Watch your thoughts, they become words;
watch your words, they become actions;
watch your actions, they become habits;
watch your habits, they become character;
watch your character, for it becomes your destiny.
– Author Unknown
In the Yoga Sutras, Patanjali presents the practitioner with another area to focus our efforts, Self-study, or svadhyaya. The word itself is made up of Sva, meaning own, self, or the human soul, and Adhyaya, meaning lesson, study of, or reading. Interpreting svadhyaya as ‘one’s own reading’ or study of our own self implies an introspective look at our thoughts and behaviors.
Yogic texts use the word self to denote our individual self in the physical form, and our ego, which generates who we consider ourselves to be on a daily basis. When we operate from this place governed by the small ‘self’ we often do things that don’t fully align with our highest ideals and who we know our true Self to be. Our ego is primarily concerned with survival and proving itself as superior, which usually entails getting what it wants in all situations despite what consequences that might have for us. The small ‘self’ judges, criticises, fears, places conditions, doubts and is essentially the cause of the chitta vrittis, or ‘fluctuations of the mind’. Whereas Self, with the capital S, refers to the true self, the atman, the divine within us. By paying attention to, or ‘studying’ our ‘self’, we become more aware of the things we do that cause harm to us and others, and also those which serve us and bring us closer to that process of ‘yoking’ or ‘uniting’ with the true Self.
Additionally, svadhyaya includes a deeper study of yoga scriptures, when reflected upon giving us further insight into ourselves. If we apply the practice of svadhyaha to our modern-day lives and the situations we’re in right now, ‘studying of the scriptures’ does not strictly have to mean sitting down with a huge copy of The Upanishads or chanting The Vedas; it might mean finding a book, an article, or a poem, any piece of writing that deepens your own yoga practice.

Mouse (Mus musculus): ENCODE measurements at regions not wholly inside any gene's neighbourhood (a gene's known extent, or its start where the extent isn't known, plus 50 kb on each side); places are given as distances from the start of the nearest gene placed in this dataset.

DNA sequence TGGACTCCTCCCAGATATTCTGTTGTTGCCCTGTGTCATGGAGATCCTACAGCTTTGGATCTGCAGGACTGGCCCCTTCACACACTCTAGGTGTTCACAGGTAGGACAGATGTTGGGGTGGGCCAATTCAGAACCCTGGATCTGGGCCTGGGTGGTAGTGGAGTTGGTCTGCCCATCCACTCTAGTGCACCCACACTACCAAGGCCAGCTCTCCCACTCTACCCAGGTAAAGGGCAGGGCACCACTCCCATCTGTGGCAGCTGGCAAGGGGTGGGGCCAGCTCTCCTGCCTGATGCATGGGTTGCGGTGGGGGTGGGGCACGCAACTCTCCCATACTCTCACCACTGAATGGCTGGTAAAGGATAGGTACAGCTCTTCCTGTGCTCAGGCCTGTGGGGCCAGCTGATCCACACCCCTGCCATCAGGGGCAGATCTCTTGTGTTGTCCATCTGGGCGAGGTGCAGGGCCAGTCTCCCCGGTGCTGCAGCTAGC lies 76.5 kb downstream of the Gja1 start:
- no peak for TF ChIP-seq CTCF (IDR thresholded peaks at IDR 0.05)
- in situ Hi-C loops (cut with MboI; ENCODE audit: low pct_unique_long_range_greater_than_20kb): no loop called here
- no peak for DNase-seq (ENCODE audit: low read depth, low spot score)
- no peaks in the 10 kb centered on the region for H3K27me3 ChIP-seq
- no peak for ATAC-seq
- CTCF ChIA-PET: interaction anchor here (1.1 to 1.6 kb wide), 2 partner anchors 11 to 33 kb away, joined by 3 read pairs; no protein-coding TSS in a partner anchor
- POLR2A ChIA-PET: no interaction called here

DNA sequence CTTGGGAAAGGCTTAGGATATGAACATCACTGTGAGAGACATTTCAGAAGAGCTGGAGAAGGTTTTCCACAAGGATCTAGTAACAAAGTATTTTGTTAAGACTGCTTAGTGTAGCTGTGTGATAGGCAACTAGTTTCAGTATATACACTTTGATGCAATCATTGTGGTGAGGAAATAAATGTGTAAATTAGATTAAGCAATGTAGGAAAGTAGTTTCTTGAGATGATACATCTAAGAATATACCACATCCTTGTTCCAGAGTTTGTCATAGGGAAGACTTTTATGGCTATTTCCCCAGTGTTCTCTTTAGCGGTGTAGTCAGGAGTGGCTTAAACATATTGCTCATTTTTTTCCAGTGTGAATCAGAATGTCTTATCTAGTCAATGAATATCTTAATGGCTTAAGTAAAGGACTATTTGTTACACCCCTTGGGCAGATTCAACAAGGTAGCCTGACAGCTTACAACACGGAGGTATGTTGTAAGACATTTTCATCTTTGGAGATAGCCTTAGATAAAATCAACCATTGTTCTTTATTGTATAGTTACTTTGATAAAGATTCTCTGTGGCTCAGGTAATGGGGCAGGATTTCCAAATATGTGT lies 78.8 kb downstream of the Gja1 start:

We invite you to join us in bringing more awareness to the practice of svadhyaya this month (and beyond). Here are a few ways to get started:
— Become more reflective during your time on the mat. Observe your thoughts and responses to the poses and pranayamas that you’re practicing.
— Notice where you hold tension. Ask yourself why this tension might be present, and how often does it arise during your practice? This may provide insight to unconscious ways that you are moving in your life.
— Spend some quiet time reflecting. If our yoga practice is the only time we slow down, then quite often we experience an overwhelming mind unload which distracts us from truly being present to what is happening in that moment. Foster down time outside of the yoga classroom to organize your thoughts and release the excess.
— Temper your reactions in favor of conscious responses.
— Read about yoga – whether it’s ‘studying’ a traditional text, or a more modern article. Then meditate upon how it resonates with you, whether it bears any resemblance to our own experiences, and therefore can apply to your our own life.
— Use this mantra: Tat tvam asi, which can be translated as “You are what you seek.” This mantra allows you to observe, without judgment, the thoughts, desires, habits, cravings, and repetitive behaviors that cause you to disconnect from the Self. This wisdom is what ultimately illuminates our shadows and sets us free from the bonds of self-judgment.
Svadhyaya is the continuation of our path to spiritual growth. The study of our innermost Self is a key aspect of yoga’s wholistic approach. When we realize that the outside world can take us no further toward true Self-discovery, our awareness turns inward where the real journey begins. Careful Self-study assists us in not becoming sidetracked or stagnant with what has already been discovered. Svadhyaya comes down to recognizing our habits, and discerning between the ones that come mostly from an ego-based place, and which ones are the result of listening to our true Self. This level of self-inquiry is courageous and ultimately empowering. The willingness and presence to ask “why am I doing this?” requires us to be aware and fully present, clearing the path toward our own liberation.